Rodney Parade has the primary venue revenue earning corporate facilities within the Bisley Stand to host professional regional rugby, whilst also hosting Newport RFC and Newport County AFC.

Eugene Cross Park is at the northern end of the region in Blaenau Gwent, the perfect occasional secondary venue location.  It has the capacity to host as a secondary “missionary” venue, albeit less salubriously for corporates, either on a “Bisley Plus” basis or with temporary marquees etc.

This Friday is neither, a pre-season friendly with free entry.  But it is part of the evolving new era.

If you are available on Friday afternoon, and many of you unfortunately will not be due to work commitments, why not pop along to Eugene Cross Park and give professional regional rugby a try?

And support the Dragons, a professional regional rugby team equally representing Gwent and all its 73 rugby clubs across the five local government districts of Newport, Blaenau Gwent, Caerphilly, Torfaen and Monmouthshire.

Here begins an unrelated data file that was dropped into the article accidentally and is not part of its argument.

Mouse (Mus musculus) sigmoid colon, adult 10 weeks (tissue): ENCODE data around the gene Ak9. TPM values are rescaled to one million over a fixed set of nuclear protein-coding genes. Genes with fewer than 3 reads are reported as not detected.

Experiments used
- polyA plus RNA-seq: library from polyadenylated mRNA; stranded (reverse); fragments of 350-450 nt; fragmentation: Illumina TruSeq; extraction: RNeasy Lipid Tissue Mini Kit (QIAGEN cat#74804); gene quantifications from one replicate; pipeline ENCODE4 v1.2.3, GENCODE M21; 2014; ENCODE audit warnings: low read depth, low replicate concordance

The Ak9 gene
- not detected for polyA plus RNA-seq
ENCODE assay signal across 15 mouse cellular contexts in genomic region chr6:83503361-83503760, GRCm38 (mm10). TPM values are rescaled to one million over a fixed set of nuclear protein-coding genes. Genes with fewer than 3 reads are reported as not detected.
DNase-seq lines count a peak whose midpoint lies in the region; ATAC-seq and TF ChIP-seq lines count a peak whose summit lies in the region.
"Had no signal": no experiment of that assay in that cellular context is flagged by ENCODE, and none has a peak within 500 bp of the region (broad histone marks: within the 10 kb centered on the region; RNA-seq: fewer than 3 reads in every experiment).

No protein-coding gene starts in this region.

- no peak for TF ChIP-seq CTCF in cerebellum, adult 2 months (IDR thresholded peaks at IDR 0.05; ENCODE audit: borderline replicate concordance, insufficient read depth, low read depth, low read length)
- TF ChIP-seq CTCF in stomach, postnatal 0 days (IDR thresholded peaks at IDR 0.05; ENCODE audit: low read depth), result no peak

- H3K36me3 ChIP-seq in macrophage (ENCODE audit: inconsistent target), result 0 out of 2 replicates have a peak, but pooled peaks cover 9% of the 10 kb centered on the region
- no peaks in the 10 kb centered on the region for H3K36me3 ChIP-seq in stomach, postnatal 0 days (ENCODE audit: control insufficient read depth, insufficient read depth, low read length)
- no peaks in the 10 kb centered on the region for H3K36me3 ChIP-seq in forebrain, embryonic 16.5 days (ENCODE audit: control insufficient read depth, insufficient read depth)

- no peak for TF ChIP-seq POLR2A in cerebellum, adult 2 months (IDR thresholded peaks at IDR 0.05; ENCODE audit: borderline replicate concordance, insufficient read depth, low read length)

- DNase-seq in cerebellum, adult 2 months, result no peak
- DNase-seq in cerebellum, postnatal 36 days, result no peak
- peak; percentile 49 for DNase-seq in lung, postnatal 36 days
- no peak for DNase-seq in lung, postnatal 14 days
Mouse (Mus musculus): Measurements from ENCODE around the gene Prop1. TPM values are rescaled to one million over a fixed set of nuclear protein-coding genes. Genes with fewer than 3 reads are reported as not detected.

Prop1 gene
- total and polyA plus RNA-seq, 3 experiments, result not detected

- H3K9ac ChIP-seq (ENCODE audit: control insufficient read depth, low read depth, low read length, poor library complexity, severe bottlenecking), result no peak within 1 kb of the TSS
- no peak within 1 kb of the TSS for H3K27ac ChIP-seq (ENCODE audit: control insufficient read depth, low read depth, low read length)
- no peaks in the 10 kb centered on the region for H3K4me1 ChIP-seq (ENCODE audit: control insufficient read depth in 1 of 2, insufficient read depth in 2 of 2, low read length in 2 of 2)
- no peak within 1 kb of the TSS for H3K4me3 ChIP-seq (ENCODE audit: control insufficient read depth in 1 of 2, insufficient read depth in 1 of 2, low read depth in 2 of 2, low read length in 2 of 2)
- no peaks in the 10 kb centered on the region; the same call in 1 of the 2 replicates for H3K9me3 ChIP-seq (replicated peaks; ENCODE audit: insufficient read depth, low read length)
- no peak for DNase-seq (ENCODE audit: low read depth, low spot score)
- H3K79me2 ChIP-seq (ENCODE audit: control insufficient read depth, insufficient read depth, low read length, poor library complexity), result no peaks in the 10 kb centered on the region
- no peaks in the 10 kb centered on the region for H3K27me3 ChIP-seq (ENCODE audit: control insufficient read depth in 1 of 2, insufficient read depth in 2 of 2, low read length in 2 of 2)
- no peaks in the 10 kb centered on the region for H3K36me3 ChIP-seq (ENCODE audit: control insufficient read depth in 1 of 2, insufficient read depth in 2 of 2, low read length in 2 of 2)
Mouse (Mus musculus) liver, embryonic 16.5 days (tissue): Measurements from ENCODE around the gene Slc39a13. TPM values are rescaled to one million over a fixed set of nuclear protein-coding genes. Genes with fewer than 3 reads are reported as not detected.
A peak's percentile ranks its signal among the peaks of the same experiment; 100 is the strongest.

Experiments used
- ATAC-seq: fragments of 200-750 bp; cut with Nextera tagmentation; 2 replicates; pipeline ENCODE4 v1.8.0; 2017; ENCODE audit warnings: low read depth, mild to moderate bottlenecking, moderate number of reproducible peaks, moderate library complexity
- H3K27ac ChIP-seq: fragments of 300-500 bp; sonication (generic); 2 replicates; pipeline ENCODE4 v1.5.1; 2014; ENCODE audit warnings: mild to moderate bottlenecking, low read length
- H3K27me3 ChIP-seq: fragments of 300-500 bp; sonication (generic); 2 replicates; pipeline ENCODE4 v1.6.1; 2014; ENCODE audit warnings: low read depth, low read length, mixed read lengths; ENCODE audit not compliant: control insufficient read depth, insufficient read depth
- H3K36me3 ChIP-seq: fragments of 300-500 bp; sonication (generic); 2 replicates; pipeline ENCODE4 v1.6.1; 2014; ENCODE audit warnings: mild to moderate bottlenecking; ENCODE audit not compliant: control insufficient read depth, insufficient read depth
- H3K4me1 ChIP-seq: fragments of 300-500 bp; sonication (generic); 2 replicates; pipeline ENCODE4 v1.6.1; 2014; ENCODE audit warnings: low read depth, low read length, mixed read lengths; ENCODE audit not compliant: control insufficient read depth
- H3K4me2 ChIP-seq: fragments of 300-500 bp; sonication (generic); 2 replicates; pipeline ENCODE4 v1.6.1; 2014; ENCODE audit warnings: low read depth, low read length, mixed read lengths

Nothing ventured, nothing gained.  And you have nothing to lose in trying, not even the cost of tickets for you and your family and/or friends.


5 thoughts on “Time To Tell A New Dragons’ Tale To The Grandchildren

    1. This is about as short as I write. Think of my pieces as old style Sunday broadsheet opinion pieces. Any shorter and I am straying into the market/livelihoods of modern professionals earning a living and paying a mortgage, which I will not do. If it is any consolation, my blog contains full on lengthy analytical academic essays on Welsh rugby’s pyramidal problems. Sometimes three times the length of this.

  1. Another good read. I much prefer this website than the Western Mail/South Wales Echo one and where here the writers tackle the issues properly. Robin Davey is also very good in my opinion. Positive times in Gwent compared to all the disillusion in my region. Hopefully they can put the past behind them and kick on now.

  2. A very good read. Pleasing to see the Dragons on the up. Strange time to play a match otherwise I might have gone myself.